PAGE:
A Hostile Land

Life at Hubbub
Life at Hubbub
Steve Thompson

A New Journey

Word of new worlds would reach the people, and they would set course to see if they could create, or at least join a community similar to the one they had been forced to leave. Time and time again, the Royalty at these new communities would abandon the community and the people. They became reluctant to try new worlds, as their hopes had been shattered so many times. Although they drifted, some in groups, they kept in contact. 

Light at the End of the Tunnel

One of the original tribal people had developed a new land, and slowly, the writers began to test the new land, to make sure it was safe to plant their creative seeds and watch them grow. The people had once trusted the keeper of this new land, but were still wary. In time, trust grew, and the people began to create once more. This new land, dubbed Wizzley, was open to anyone who wanted to create, share, or even find needed information on a variety of topics. Old acquaintances reunited and rejoiced. Once again, the people were happy and began planting seeds once again.

The End

A New Home

Could ibe?t
Could ibe?t

Moral of the Story

The moral of this story is that no matter how often you have been disappointed in writing online, keep searching, keep writing, and most of all, keep believing. Oh, and don’t forget to make a copy of EVERYTHING you put on any site. 

Updated: 10/04/2016, vbright
 
Thank you! Would you like to post a comment now?
3

Comments


   Login
Mira on 10/06/2016

Thank you, Frank.

frankbeswick on 10/06/2016

Mira, they are educational textbooks in Religious Studies. I would probably have to sell them on-line, but the publisher's failure was due to the fact that teachers are reluctant to buy on-line material, they want to download it free. So while I could try to sell it on-line, the profits would probably be very small and not worth the effort now.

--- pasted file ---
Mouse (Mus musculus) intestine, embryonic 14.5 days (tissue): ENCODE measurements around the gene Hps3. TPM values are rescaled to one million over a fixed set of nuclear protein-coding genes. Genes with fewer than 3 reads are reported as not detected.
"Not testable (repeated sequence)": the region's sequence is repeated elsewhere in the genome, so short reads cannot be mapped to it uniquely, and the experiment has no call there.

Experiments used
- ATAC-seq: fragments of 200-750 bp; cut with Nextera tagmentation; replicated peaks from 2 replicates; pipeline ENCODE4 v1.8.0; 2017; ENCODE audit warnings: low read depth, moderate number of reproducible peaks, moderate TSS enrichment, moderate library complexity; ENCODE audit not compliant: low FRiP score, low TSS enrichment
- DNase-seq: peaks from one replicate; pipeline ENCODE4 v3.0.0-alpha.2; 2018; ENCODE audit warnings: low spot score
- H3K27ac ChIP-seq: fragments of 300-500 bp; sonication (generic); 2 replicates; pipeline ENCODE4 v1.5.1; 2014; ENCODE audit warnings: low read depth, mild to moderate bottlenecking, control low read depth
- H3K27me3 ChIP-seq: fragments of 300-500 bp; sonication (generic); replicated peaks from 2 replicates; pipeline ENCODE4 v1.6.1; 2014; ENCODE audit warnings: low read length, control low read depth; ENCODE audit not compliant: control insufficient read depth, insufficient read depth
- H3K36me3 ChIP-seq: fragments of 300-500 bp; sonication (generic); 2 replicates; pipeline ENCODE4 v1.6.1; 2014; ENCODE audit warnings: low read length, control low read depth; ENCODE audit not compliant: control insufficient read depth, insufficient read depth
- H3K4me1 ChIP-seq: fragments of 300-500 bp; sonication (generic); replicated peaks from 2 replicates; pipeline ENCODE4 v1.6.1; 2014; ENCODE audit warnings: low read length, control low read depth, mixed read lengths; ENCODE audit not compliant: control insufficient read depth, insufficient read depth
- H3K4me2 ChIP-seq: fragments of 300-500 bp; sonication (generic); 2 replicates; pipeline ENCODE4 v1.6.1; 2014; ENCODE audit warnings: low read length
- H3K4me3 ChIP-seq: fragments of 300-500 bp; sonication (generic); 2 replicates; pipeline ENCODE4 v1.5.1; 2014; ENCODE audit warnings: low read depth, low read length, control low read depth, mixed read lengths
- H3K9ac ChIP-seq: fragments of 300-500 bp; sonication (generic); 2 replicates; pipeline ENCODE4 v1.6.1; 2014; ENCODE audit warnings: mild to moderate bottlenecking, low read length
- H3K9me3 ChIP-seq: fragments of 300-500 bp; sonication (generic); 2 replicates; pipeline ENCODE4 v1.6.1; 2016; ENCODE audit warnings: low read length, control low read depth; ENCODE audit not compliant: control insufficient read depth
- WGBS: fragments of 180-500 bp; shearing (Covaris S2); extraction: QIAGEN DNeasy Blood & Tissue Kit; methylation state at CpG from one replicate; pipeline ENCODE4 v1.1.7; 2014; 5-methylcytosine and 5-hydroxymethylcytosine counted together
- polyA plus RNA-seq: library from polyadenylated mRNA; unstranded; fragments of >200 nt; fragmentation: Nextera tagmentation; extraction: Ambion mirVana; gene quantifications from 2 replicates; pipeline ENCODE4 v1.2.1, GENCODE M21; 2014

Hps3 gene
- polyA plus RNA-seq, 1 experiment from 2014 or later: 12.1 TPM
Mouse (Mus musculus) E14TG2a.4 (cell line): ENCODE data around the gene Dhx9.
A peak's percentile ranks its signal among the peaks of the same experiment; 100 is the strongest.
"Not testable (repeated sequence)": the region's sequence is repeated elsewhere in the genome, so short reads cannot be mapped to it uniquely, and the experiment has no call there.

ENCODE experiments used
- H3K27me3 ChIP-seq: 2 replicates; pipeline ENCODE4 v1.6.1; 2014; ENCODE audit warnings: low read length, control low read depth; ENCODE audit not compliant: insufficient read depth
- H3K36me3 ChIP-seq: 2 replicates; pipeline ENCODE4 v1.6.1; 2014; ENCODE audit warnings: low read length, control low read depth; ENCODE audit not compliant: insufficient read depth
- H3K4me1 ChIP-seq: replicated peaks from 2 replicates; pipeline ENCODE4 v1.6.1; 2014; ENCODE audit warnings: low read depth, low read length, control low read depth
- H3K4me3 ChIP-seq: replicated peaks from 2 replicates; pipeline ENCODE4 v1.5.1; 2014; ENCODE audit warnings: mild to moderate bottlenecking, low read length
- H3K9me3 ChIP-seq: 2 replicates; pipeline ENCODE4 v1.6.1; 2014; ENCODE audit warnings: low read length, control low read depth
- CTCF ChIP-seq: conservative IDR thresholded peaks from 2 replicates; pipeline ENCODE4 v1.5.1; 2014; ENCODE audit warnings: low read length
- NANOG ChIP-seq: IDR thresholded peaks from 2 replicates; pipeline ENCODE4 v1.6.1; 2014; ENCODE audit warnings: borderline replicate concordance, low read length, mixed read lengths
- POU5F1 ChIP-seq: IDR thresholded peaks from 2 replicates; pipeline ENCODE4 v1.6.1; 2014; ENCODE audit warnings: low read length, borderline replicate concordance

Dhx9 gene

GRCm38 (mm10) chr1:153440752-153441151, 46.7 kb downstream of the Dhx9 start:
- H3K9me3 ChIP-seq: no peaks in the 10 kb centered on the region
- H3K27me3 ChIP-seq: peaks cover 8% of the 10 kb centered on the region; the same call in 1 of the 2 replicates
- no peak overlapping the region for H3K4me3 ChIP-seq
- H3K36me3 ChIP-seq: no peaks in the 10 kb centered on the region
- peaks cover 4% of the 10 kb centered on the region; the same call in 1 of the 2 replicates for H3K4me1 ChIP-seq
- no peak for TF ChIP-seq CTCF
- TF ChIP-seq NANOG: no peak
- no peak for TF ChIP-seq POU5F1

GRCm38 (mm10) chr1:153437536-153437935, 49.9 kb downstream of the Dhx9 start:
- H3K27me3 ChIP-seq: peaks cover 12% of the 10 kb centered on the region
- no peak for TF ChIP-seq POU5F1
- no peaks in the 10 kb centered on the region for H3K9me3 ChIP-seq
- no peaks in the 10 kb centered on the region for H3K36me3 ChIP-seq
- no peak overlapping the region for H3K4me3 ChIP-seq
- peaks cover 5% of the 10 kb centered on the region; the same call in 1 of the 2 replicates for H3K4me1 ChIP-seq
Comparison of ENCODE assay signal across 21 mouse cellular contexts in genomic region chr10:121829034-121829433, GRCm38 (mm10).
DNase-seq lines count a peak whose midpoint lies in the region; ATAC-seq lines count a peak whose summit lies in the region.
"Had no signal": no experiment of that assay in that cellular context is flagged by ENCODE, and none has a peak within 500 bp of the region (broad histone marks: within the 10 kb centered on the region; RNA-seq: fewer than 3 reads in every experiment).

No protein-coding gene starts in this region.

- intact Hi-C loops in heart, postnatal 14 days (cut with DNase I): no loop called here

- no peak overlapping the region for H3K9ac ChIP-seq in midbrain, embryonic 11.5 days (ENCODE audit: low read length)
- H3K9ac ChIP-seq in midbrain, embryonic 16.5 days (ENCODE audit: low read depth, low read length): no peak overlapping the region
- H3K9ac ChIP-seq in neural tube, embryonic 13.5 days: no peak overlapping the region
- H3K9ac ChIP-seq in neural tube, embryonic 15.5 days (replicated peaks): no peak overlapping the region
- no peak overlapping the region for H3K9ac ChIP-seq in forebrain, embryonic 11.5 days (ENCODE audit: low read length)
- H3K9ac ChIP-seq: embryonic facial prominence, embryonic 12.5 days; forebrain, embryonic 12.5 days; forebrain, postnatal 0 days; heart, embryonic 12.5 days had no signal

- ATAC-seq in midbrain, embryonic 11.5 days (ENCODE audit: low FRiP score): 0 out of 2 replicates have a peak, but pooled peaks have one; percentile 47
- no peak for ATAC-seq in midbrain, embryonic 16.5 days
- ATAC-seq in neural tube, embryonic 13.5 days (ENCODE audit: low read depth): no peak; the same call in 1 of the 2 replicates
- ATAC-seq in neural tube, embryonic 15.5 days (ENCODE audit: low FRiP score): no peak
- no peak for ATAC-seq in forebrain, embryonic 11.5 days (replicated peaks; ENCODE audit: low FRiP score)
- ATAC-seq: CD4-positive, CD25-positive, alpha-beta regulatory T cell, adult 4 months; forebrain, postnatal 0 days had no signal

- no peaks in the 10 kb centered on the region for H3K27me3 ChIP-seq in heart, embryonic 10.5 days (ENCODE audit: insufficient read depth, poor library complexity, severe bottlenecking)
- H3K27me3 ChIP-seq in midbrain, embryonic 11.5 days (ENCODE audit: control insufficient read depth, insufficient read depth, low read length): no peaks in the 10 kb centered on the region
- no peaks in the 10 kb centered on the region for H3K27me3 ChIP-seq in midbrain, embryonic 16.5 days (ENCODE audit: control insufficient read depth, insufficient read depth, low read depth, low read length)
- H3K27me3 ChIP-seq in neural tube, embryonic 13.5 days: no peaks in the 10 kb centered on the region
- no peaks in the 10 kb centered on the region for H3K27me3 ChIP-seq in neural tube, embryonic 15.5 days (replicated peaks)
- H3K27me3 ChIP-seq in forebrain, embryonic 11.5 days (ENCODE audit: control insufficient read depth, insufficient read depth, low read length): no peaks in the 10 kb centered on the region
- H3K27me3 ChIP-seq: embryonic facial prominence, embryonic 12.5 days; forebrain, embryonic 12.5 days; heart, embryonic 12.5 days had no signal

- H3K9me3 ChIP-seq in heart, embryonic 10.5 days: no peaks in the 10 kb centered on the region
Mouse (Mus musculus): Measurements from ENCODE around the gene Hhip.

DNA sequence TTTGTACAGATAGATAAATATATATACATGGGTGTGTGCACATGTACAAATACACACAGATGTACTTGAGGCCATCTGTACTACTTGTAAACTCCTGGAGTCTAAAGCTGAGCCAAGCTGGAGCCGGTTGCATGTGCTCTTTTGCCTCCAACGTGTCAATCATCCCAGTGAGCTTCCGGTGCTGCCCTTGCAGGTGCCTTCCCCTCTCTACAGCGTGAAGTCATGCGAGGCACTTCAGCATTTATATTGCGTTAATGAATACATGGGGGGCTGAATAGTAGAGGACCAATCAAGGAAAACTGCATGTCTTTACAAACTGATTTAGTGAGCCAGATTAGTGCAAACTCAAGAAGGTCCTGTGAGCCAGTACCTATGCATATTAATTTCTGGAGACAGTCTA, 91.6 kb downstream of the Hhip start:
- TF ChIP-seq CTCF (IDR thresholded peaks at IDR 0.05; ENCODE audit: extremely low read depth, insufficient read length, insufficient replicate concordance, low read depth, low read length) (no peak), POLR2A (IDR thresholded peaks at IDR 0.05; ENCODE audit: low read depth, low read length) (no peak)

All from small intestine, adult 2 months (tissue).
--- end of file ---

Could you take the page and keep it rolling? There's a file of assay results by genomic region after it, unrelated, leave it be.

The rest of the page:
I have written quite a few books for schools, but some are out of print and others are past the time when they are selling well.

Mira on 10/06/2016

Frank, why can't you market your own books now that the publisher is bankrupt?

Evelyn Saenz on 10/06/2016

Squidville was a beautiful place while it lasted and will remain in my memories. I no longer write online but if I was to do so, Wizzley would be the place I would do so. Thank you for writing the story of a real fairy land.

taniaak062 on 10/06/2016

Thanks for shearing us.I like to say thank you for publishing our guest post,infographic post!
see more http://www.latestdatabase.com/canadia...

vbright on 10/05/2016

Caroline Ross. I know so many of us are still grieving what we had at Squidoo. It took me a very long time to write anything. In fact, this is actually the first thing I have published in a very long time. It was rushed, but since I had the notion and the ambition to do it, I did.

vbright on 10/05/2016

@frankbeswick I am sorry to hear that. I have not ventured into the book voyage yet, but I have considered it.

Carolan Ross on 10/05/2016

Very well expressed tale here, Veronica. Those of us who were on the ships remember it well. Most of my work is still stuck on that Hubbub ship, and has been plagiarized to death. Sadly I've taken a break from writing online, do miss it very much, but on that voyage there are so many torpedos to dodge.

frankbeswick on 10/05/2016

I have just had a different experience. My publisher has just filed for voluntary liquidation, and as a creditor I am owed the princely some of £2.57, not worth claiming from a bankrupt company. But I asked that any books of mine still in publication be returned to me,and they promptly were sent on line, four of them. I cannot market them, but I did not want the liquidators selling them off as company assets.

vbright on 10/05/2016

Thank you, Nancy. I do as well.


You might also like

6 Places to Find Writing Ideas: Never Have a Blank Page Again

Running out of wring ideas? Here are six places to find them so you never get...

The Difference Between An Amateur And Professional Writer Is O...

Professional writers come in all levels of writing (fiction, non-fiction, poe...


Disclosure: This page generates income for authors based on affiliate relationships with our partners, including Amazon, Google and others.
Loading ...
Error!